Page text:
Multi-threading: a fintech’s guide to contacting multiple people in the same company
Is it okay to contact multiple people from the same company when prospecting? What does it involve? When multi-threading, your goal is to get multiple people from the same company engaging in the same sales conversation. Each brings a different perspective when evaluating the problem your product or service solves.
Although people within the same company might experience the same problem, different departments and roles can have varying use cases for your product, alongside experiencing the impact of your problem differently.
The downside of multi-threading rears its head when you start pestering 10 colleagues with the same messaging—trying to guess the decision maker—and they compare notes (the bad kind). Be careful you don’t go overboard.
Multi-threading based on seniority
Let’s say you are in a company like Fiserv, a B2B fintech company with solutions around payments, processing services, risk and compliance.
From snooping on their case studies, I learnt Fiserv does enterprise deals selling to a VP-level buyer persona. However, these decision-makers may be hesitant about random cold emails: forcing you to take a roundabout route to get to them.
When you multi-thread based on seniority, you would start with someone within the same department as your buyer persona, then work your way up.
We’ll name this first point of contact, Prospect 1. And you would craft your message intending to learn more about the problem you think your product/service might solve for them.
Once you start a conversation with Prospect 1 and can glean clear insights into how their company views your problem, its impact and who it affects, you can launch your second outreach campaign targeting the final decision maker. Here, the two don’t happen simultaneously.
In the Fiserv example, there’s a testimonial where Bank OZK’s Chief Technology Officer (CTO) highlights the “ability of customers to learn their overall cash flow position without having to enter a lot of details into the bank’s system,” as one advantage of using Fiserv’s financial data warehouse solution (yes, I also don’t know what a data warehouse is and yes, it sounds important ;).
Assuming this is the insight you’d uncover after your conversation with prospect 1, you could then hit up the CTO and lead with it.
“Hi, talked to XYZ and learnt that your customers can check their cash flow position through your banking app, but they have to go through 5.233 different steps…”
With this approach, you’d be contacting multiple people in order; with the preceding conversations designed to make the final one with the decision maker richer and feel like a referral.
Multi-threading based on how prospects experience the problem’s impact
In a previous article, we analysed how digital identity company Sphere Identity’s solution helps organisations reduce the rate of customer abandonment during onboarding, caused by manual Know Your Customer (KYC) verification processes.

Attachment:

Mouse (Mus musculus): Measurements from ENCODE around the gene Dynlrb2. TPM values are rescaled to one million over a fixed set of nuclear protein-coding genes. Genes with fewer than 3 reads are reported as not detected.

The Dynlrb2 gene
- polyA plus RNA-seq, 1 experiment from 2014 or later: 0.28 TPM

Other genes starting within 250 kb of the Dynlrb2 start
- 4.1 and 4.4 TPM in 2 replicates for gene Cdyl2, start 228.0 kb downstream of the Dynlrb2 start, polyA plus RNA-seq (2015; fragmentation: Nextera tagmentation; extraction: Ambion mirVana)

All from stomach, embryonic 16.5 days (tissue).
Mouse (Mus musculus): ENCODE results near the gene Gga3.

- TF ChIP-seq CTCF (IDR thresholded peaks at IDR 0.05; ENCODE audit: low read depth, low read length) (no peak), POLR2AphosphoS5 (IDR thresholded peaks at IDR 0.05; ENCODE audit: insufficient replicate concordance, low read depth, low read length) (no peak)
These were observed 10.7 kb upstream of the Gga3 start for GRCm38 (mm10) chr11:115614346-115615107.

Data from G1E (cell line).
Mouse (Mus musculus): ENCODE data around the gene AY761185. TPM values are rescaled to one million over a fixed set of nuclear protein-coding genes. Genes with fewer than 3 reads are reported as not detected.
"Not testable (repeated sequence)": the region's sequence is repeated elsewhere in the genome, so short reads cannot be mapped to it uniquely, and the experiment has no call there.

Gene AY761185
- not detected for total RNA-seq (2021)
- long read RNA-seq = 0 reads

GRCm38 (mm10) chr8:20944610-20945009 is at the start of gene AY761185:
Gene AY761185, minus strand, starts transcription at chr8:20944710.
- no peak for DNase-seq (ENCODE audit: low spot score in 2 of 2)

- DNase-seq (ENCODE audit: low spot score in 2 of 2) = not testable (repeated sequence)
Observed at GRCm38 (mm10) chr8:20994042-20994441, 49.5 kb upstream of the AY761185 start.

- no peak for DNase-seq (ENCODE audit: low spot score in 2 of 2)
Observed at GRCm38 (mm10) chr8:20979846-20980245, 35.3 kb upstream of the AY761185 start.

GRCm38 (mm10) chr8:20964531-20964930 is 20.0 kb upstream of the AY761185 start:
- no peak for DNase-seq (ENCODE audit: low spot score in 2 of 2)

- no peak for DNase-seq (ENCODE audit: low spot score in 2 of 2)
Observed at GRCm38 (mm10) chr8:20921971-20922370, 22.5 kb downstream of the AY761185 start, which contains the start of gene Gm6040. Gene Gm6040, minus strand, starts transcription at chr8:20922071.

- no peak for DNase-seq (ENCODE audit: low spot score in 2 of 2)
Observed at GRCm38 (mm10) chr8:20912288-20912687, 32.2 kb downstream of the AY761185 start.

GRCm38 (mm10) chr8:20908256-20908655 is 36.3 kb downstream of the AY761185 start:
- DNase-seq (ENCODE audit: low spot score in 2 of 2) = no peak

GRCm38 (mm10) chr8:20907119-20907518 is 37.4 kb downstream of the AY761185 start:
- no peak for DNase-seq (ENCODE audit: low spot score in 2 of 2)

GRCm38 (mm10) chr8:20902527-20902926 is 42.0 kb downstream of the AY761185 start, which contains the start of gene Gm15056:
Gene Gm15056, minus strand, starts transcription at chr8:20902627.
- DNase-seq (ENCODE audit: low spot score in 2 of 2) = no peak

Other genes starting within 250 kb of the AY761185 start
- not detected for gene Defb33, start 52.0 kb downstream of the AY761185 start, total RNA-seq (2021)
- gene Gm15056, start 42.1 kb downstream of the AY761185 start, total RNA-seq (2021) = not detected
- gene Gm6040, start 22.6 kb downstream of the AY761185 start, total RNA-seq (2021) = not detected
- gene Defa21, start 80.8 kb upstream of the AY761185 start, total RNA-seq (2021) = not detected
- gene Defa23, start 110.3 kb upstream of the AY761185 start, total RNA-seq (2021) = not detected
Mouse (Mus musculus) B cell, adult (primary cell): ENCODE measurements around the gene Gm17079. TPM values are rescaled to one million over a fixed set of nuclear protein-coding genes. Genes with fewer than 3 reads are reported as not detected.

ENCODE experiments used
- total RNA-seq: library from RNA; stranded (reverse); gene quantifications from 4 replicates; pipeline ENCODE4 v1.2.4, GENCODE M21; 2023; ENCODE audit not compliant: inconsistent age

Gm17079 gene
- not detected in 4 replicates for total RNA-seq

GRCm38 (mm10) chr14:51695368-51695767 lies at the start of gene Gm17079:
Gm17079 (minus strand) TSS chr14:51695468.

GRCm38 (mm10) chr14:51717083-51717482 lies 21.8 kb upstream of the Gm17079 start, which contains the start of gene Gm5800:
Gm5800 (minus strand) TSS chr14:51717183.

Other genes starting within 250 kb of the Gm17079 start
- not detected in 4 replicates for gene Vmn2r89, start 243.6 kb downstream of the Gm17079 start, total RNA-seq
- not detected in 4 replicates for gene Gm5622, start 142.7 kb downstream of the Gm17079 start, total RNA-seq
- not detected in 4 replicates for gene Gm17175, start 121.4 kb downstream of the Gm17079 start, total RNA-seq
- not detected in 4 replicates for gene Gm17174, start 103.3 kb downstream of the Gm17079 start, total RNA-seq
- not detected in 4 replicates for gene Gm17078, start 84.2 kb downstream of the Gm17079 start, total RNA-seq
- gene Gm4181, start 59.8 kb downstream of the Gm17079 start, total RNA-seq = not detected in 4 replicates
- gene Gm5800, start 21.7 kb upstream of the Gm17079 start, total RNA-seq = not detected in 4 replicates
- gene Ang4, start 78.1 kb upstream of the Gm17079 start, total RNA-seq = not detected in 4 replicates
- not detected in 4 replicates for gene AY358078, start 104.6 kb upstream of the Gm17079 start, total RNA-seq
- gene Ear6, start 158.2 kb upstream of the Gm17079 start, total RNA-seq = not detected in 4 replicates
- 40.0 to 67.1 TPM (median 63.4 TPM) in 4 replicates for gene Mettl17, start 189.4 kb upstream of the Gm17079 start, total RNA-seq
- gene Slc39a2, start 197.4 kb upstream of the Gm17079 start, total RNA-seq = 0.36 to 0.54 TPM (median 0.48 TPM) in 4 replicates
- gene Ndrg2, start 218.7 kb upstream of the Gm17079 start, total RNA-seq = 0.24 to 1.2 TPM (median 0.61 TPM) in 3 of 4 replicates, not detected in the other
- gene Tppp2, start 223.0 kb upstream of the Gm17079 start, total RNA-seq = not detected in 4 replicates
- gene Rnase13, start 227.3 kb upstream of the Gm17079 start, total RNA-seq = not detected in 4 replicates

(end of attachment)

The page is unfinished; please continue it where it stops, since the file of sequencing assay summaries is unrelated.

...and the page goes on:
In this example, the problem directly affects compliance department heads, but departments like customer success might also experience the impact of tedious customer onboarding KYC processes; with customers, turning their noses up and shaking thick fingers at them all day.
While prospecting the compliance decision-maker, you might simultaneously start conversations with the head of customer success about the problem, its impact and what you are seeing is an expert who’s helped similar companies with similar issues. Your aim would be to spark internal conversations about the problem you solve.
What not to do while multi-threading
Don’t cold email people from the same company simultaneously as a method of guessing the decision maker, “hey janitor at XYZ, we have a wonderful check out product”. It can create the wrong impression should the recipients talk amongst themselves.
According to Scott Britton, co-founder of CRM productivity company Troop (acquired by Salesforce in May 2022), this behaviour gives the impression that you’ve not done your research and communicates an air of self-importance.
Don’t use the same messaging for people in different departments who might experience the same problem differently. For example, if someone is selling Open Banking tech to a payments company, the pain points and desires they’d focus on will differ when prospecting an innovation manager, versus a head of payments.
If you decide to multi-thread, ensure you know your buyer persona well and the people that surround them. Create different messages for each group, and use multi-threading to curate different perspectives on the problem you intend to highlight for your prospects. Don’t use it as a volume-based elimination method.
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A writer, in a marketer's skin, wearing a cold emailer's floppy socks. The unorthodox combination of these is what you've probably experienced in this blog. Freelance cold email manager; open to working with teams on cold email campaigns, copy, ICP research (snooping()and custom list building. Connect with me on LinkedIn